For many years, teams in the National Football League did a terrible job of considering minorities for high-level football positions, whether it were on the coaching staff or in the front office.
Call it whatever you want (coincidence, racism, overblown, etc.), but it gave the league a bit of a black eye. After all, a good chunk of NFL players are minorities, and many of them had the desire and smarts to get into coaching.
The league's well-intentioned way of getting more opportunities to deserving minority candidates was something called the Rooney Rule. Named for Steelers patriarch Dan Rooney and his family, the rule requires NFL teams to interview minority candidates for head coaching and major front office positions. The teams aren't required to hire any minorities, but must interview them before moving forward.
In many ways, the rule has done a lot of good. No one will ever know what opportunities would have been available for guys like Raheem Morris, Mike Singletary, Jim Caldwell, Perry Fewell, and Lovie Smith were this rule not in place, mandating that they at least get a chance to interview.
However, the rule has its flaws, as evidenced by a few hires over the years, as well as one that took place on Thursday.
The Washington Redskins finally made a change atop their football food chain. Executive vice president Vinny Cerrato stepped down Thursday morning, and he was replaced by former Buccaneers and Raiders executive Bruce Allen.
Allen is white, and while ESPN's Adam Schefter reported that the team interviewed two minority candidates to comply with the Rooney Rule, there is an issue with Allen's hiring.
The issue is that it's likely the Redskins had no intention of hiring a minority candidate. Allen, who is the son of legendary former Redskins coach George Allen, is the guy they wanted, and they simply conducted two token interviews to make sure they were in compliance.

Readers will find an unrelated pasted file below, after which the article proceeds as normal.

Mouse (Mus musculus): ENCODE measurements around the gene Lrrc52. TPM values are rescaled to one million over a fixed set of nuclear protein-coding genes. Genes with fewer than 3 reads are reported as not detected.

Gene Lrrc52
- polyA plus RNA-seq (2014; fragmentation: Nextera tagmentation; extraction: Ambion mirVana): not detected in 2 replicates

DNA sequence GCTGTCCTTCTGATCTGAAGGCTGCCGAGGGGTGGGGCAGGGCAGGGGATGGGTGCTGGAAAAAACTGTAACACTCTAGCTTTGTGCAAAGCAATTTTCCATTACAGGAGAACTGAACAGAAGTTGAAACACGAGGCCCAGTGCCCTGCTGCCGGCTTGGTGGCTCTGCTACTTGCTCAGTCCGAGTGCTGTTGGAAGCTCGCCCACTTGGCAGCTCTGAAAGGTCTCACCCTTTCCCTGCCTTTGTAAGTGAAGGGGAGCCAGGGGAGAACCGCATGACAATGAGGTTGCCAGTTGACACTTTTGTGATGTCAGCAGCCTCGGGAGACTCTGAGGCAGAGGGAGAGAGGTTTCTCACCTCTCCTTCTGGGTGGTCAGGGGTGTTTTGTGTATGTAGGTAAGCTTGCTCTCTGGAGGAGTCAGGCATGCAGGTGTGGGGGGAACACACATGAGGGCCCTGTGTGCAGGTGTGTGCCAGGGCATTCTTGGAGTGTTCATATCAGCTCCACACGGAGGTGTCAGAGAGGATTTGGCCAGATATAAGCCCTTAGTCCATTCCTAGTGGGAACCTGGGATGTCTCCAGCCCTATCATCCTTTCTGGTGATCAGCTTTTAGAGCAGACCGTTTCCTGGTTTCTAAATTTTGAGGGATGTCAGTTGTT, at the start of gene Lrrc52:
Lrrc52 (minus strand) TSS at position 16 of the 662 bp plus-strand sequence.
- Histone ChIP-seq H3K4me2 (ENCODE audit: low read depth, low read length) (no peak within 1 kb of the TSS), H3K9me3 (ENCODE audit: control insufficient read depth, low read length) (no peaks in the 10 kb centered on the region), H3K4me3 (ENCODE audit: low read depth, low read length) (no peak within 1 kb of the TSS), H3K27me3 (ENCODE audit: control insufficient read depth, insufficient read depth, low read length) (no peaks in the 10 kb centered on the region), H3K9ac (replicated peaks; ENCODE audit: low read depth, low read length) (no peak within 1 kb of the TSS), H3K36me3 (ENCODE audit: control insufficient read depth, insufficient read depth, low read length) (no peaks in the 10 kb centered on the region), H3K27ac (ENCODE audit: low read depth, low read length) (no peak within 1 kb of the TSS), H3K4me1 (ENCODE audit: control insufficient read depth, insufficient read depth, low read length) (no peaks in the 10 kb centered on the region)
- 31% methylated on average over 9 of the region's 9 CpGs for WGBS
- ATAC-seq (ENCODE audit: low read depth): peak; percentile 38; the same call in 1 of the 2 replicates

Given Allen's history with former NFL coach turned commentator Jon Gruden, it seems a slam-dunk that Gruden will join the franchise as head coach next season.
Of course, the Redskins will face a heavy fine from the NFL if they go through with that hire without conducting any other interviews.
However, why would you agree to be interviewed for a job you have no chance at? Sure, you could blow the organization away, but what are the odds that it would matter? 100-to-1?
The Lions were fined for hiring Steve Mariucci, but they only hired him after two minority candidates turned down interviews. They turned them down because they knew the Lions wanted local boy Mariucci to coach the team.
Listen, I'm all for more diversity in football management. It's a problem, and it needs to go away. The NFL can do without the perception of racism in its franchises.
That said, the Rooney Rule goes too far. There are teams that go into a hiring process with an open mind. Others aggressively pursue one desired candidate from the start, and that's okay. There is no exact science on hiring the right coach, because both the open- and closed-minded approaches have worked and failed.
The league has made a lot of advances in this area, but it needs to get back to allowing teams to make hires they want, if that's how they want to roll.
After all, no one whined when the Colts hired Tony Dungy and Jim Caldwell without conducting any other interviews, did they?